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C. F. Martin & Company

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C. F. Martin & Company
IndustryMusical instruments
Founded1833; 191 years ago (1833) in New York City. Relocated to Pennsylvania in 1839.
FounderChristian Frederick Martin
United States
Key people
Christian Frederick Martin IV (Executive Chairman); Thomas Ripsam (CEO)

C.F. Martin & Company (often referred to as Martin) is an American guitar manufacturer established in 1833 by Christian Frederick Martin. It is highly respected for its acoustic guitars and is a leading manufacturer of flat top guitars and ukuleles. The company has also made mandolins and tiples, as well as several models of electric guitars and electric basses, although none of these other instruments are still in production.

The company's headquarters and primary factory are situated in Nazareth, Pennsylvania, located in the Lehigh Valley region of the state. The original factory on North Street is listed on the National Register of Historic Places since 2018. This building no longer houses manufacturing, instead a luthier store called Guitar Maker's Connection. The current headquarters on Sycamore Street includes the Martin Guitar Museum, which features over 170 guitars made by the company over its history. Visitors can see pictures of famous guitar owners, try out and purchase guitars, or take a factory tour.[1]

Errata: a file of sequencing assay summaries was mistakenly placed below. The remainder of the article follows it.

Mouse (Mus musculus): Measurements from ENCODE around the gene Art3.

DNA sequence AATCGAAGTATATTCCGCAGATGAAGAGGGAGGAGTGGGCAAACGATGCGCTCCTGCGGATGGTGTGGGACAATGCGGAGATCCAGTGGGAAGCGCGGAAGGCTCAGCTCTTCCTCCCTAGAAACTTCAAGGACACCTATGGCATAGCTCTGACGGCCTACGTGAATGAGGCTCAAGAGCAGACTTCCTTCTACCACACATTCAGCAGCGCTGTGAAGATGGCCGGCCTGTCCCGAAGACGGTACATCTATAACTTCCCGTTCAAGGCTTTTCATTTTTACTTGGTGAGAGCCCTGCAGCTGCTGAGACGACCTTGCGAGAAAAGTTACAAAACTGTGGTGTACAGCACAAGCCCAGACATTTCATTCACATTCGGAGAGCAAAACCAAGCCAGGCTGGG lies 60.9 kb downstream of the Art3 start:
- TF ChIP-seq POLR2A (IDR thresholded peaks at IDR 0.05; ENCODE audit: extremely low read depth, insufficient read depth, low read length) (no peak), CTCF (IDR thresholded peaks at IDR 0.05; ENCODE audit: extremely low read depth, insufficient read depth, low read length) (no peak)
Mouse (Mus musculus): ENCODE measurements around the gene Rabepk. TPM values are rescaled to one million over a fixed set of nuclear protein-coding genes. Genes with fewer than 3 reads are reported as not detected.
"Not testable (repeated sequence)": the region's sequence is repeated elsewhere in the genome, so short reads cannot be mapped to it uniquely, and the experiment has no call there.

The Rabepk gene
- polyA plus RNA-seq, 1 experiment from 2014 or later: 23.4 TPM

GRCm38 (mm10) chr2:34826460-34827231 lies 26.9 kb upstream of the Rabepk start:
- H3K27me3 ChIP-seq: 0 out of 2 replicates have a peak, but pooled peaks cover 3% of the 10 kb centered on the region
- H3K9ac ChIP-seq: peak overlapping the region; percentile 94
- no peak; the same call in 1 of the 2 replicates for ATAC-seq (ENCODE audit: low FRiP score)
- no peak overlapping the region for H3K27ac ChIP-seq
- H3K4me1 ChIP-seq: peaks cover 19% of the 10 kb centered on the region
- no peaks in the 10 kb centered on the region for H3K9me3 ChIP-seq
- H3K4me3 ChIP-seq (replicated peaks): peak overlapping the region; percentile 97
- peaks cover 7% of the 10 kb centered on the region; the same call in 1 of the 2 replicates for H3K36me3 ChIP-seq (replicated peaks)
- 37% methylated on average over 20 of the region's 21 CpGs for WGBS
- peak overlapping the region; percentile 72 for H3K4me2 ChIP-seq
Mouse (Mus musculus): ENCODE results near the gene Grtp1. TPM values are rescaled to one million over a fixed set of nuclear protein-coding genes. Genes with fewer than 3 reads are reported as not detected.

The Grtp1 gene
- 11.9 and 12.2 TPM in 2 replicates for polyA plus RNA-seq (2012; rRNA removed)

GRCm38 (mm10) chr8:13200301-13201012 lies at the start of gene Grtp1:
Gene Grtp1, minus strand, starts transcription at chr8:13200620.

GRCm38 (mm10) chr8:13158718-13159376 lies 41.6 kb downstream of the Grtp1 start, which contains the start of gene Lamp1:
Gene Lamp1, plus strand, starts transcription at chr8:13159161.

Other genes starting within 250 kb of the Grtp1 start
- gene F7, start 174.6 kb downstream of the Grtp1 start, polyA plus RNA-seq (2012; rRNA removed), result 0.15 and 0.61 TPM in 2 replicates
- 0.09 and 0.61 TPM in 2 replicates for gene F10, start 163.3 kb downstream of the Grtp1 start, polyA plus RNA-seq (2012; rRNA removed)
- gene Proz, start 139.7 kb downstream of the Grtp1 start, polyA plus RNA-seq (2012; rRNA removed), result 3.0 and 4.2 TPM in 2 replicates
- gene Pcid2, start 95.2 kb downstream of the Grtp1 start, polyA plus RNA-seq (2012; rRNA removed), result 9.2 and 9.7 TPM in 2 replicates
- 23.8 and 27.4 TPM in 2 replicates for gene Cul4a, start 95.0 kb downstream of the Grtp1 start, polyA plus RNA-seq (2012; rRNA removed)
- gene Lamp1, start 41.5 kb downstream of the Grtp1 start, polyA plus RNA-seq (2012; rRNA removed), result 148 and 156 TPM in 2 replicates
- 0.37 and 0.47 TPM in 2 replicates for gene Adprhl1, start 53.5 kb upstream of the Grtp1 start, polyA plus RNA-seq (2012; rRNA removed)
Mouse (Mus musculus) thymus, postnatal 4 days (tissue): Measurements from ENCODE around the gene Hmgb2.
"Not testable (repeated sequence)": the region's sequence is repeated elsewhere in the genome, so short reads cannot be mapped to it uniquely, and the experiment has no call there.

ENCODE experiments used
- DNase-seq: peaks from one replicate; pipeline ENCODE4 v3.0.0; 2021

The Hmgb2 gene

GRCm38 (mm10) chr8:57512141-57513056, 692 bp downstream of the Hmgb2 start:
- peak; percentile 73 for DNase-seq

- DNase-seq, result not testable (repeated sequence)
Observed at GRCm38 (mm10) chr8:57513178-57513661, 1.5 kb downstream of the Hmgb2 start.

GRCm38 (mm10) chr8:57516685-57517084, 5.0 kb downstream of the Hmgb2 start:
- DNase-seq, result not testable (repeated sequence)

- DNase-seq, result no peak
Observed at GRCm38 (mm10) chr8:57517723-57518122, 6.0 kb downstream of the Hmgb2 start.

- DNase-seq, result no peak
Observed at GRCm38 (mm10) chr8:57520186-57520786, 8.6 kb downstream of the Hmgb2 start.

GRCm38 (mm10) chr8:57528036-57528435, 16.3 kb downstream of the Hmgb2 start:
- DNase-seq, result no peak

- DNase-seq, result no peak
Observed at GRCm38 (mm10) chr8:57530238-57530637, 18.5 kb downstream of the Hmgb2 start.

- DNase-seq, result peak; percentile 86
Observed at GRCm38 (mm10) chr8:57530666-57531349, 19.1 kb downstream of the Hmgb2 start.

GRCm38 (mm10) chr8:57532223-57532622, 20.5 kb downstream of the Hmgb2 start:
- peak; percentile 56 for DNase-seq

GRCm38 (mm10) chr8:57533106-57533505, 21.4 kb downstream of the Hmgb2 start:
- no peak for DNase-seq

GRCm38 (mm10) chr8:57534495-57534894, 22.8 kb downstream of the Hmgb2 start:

The range of instruments manufactured by Martin include steel-string and classical acoustic guitars and ukuleles. The company also manufactures instruments and strings in Navojoa, Mexico. It produces approximately 193 guitars per day.

Company history[edit]

The company has been run by the Martin family throughout its history. Its executive chairman, C.F. 'Chris' Martin IV, is the great-great-great-grandson of the founder. The firm was the first to introduce many of the characteristic features of the modern flattop, steel-string acoustic guitar. Influential Martin innovations include the Dreadnought body style and scalloped bracing.

In June 2021, CFM IV retired as CEO. He still maintains a seat on the Board as Executive Chairman. The first non-family member, Thomas Ripsam, has since assumed the role of CEO.


C.F. Martin portrait on the 175th anniversary model
Guitar style transition of C. F. Martin in the early eras.
Vienna era:
Johann Georg Stauffer Terz Guitar (c. 1820–30), and Vienna Stauffer-
style guitar by C.F. Martin (1834–35)
New York era:
Stauffer-style guitar (c. 1834), made in New York
Nazareth era:
Spanish-style guitar (c. 1845), and
Style 3-17 (c. 1859)